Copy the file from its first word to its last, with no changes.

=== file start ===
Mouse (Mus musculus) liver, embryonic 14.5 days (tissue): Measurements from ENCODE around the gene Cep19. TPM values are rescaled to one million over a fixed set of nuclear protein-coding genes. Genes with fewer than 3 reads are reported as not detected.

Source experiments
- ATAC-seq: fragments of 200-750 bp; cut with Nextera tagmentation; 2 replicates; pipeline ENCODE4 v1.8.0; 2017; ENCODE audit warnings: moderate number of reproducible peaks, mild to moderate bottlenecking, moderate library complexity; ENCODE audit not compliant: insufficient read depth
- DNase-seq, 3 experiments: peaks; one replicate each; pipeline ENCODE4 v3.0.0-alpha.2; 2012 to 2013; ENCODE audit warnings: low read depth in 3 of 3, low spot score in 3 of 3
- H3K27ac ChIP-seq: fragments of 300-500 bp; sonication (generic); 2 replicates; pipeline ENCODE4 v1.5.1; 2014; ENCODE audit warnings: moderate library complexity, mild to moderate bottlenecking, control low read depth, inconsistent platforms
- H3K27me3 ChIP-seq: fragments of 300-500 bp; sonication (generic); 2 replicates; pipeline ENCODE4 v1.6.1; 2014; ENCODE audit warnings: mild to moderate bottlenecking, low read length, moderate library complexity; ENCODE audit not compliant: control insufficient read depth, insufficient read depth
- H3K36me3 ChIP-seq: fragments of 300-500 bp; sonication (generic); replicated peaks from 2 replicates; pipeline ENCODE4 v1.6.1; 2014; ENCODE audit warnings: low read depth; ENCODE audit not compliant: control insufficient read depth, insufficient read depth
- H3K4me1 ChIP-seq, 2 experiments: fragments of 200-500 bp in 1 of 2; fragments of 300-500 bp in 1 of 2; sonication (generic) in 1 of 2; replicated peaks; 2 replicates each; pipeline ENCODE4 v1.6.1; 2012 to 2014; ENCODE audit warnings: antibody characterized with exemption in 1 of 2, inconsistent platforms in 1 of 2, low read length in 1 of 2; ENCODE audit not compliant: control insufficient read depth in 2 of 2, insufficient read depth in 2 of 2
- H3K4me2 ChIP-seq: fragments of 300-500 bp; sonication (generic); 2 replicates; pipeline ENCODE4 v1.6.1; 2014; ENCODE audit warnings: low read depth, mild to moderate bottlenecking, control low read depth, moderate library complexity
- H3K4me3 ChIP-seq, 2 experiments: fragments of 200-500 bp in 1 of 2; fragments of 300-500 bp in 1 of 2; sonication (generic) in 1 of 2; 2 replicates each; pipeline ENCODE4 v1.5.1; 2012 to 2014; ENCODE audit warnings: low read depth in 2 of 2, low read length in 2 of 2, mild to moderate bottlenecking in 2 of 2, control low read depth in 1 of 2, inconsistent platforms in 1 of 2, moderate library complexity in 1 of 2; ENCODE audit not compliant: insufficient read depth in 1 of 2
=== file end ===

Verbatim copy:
Mouse (Mus musculus) liver, embryonic 14.5 days (tissue): Measurements from ENCODE around the gene Cep19. TPM values are rescaled to one million over a fixed set of nuclear protein-coding genes. Genes with fewer than 3 reads are reported as not detected.

Source experiments
- ATAC-seq: fragments of 200-750 bp; cut with Nextera tagmentation; 2 replicates; pipeline ENCODE4 v1.8.0; 2017; ENCODE audit warnings: moderate number of reproducible peaks, mild to moderate bottlenecking, moderate library complexity; ENCODE audit not compliant: insufficient read depth
- DNase-seq, 3 experiments: peaks; one replicate each; pipeline ENCODE4 v3.0.0-alpha.2; 2012 to 2013; ENCODE audit warnings: low read depth in 3 of 3, low spot score in 3 of 3
- H3K27ac ChIP-seq: fragments of 300-500 bp; sonication (generic); 2 replicates; pipeline ENCODE4 v1.5.1; 2014; ENCODE audit warnings: moderate library complexity, mild to moderate bottlenecking, control low read depth, inconsistent platforms
- H3K27me3 ChIP-seq: fragments of 300-500 bp; sonication (generic); 2 replicates; pipeline ENCODE4 v1.6.1; 2014; ENCODE audit warnings: mild to moderate bottlenecking, low read length, moderate library complexity; ENCODE audit not compliant: control insufficient read depth, insufficient read depth
- H3K36me3 ChIP-seq: fragments of 300-500 bp; sonication (generic); replicated peaks from 2 replicates; pipeline ENCODE4 v1.6.1; 2014; ENCODE audit warnings: low read depth; ENCODE audit not compliant: control insufficient read depth, insufficient read depth
- H3K4me1 ChIP-seq, 2 experiments: fragments of 200-500 bp in 1 of 2; fragments of 300-500 bp in 1 of 2; sonication (generic) in 1 of 2; replicated peaks; 2 replicates each; pipeline ENCODE4 v1.6.1; 2012 to 2014; ENCODE audit warnings: antibody characterized with exemption in 1 of 2, inconsistent platforms in 1 of 2, low read length in 1 of 2; ENCODE audit not compliant: control insufficient read depth in 2 of 2, insufficient read depth in 2 of 2
- H3K4me2 ChIP-seq: fragments of 300-500 bp; sonication (generic); 2 replicates; pipeline ENCODE4 v1.6.1; 2014; ENCODE audit warnings: low read depth, mild to moderate bottlenecking, control low read depth, moderate library complexity
- H3K4me3 ChIP-seq, 2 experiments: fragments of 200-500 bp in 1 of 2; fragments of 300-500 bp in 1 of 2; sonication (generic) in 1 of 2; 2 replicates each; pipeline ENCODE4 v1.5.1; 2012 to 2014; ENCODE audit warnings: low read depth in 2 of 2, low read length in 2 of 2, mild to moderate bottlenecking in 2 of 2, control low read depth in 1 of 2, inconsistent platforms in 1 of 2, moderate library complexity in 1 of 2; ENCODE audit not compliant: insufficient read depth in 1 of 2